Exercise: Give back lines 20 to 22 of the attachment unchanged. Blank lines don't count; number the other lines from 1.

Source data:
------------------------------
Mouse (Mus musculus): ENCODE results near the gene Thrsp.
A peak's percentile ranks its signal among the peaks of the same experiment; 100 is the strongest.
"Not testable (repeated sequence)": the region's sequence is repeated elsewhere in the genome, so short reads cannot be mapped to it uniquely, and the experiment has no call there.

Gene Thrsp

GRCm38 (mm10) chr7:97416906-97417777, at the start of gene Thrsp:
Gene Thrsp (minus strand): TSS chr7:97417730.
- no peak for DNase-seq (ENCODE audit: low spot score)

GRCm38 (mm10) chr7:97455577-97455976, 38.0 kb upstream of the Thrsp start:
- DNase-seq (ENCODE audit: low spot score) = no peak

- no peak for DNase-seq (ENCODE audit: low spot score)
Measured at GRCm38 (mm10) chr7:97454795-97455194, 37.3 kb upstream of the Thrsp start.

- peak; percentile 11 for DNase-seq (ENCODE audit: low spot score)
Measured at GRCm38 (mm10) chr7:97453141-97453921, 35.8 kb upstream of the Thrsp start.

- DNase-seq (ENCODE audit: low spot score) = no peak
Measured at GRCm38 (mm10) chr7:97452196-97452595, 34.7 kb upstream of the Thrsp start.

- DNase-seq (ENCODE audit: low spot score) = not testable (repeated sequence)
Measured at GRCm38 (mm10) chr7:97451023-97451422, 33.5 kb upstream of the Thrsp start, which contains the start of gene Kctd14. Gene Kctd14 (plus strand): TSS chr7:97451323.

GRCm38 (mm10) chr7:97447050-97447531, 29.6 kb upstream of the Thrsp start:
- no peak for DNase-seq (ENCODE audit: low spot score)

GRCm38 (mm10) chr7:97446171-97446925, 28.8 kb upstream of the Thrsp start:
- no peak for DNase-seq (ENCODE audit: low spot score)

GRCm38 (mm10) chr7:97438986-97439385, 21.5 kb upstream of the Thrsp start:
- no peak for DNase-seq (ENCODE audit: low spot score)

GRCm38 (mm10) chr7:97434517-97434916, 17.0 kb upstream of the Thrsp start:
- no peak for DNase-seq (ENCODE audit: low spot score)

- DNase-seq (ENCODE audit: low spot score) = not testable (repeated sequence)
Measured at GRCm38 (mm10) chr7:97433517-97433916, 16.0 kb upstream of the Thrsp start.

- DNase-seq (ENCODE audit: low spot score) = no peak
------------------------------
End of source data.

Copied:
GRCm38 (mm10) chr7:97446171-97446925, 28.8 kb upstream of the Thrsp start:
- no peak for DNase-seq (ENCODE audit: low spot score)

GRCm38 (mm10) chr7:97438986-97439385, 21.5 kb upstream of the Thrsp start: